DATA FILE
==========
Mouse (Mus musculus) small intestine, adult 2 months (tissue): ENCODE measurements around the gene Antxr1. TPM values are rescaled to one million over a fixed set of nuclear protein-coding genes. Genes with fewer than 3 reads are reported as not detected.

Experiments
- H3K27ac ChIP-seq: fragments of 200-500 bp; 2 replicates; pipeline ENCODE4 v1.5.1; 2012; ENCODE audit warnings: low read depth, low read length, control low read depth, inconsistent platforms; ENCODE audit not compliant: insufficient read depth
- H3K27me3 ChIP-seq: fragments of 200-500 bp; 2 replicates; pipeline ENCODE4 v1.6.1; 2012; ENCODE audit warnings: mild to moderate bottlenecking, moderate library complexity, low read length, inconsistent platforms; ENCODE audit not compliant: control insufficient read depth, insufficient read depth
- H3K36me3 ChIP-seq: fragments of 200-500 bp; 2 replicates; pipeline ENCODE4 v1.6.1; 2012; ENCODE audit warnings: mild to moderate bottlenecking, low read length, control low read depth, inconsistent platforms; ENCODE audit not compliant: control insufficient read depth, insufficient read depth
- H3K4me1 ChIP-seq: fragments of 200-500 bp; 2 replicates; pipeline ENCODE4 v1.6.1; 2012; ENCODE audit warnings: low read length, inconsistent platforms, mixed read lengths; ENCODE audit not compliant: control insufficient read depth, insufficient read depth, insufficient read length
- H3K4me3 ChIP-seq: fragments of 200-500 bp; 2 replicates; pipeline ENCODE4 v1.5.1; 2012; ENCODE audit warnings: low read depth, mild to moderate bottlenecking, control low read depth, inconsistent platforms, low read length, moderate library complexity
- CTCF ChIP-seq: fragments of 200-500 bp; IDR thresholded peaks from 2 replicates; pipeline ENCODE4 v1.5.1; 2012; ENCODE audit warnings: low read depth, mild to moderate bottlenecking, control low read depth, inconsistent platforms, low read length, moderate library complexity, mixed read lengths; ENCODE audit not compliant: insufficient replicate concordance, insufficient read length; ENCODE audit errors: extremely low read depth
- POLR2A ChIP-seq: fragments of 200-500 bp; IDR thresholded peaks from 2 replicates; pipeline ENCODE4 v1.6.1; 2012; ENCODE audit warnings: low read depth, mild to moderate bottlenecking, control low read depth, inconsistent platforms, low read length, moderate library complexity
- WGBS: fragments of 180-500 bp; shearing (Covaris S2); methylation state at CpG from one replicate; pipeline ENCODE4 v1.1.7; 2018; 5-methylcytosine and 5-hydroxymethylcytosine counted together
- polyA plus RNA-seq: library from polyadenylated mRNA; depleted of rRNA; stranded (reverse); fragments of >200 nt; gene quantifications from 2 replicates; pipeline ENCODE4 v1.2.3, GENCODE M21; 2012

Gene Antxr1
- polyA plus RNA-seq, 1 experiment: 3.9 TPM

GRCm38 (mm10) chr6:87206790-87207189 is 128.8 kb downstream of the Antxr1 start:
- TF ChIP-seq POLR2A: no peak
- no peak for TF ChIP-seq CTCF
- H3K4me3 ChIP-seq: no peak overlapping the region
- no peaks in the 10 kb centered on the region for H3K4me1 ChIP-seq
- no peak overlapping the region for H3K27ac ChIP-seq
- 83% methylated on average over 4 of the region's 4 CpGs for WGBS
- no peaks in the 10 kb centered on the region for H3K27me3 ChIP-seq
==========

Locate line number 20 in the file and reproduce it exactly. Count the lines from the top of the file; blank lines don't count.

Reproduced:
- 83% methylated on average over 4 of the region's 4 CpGs for WGBS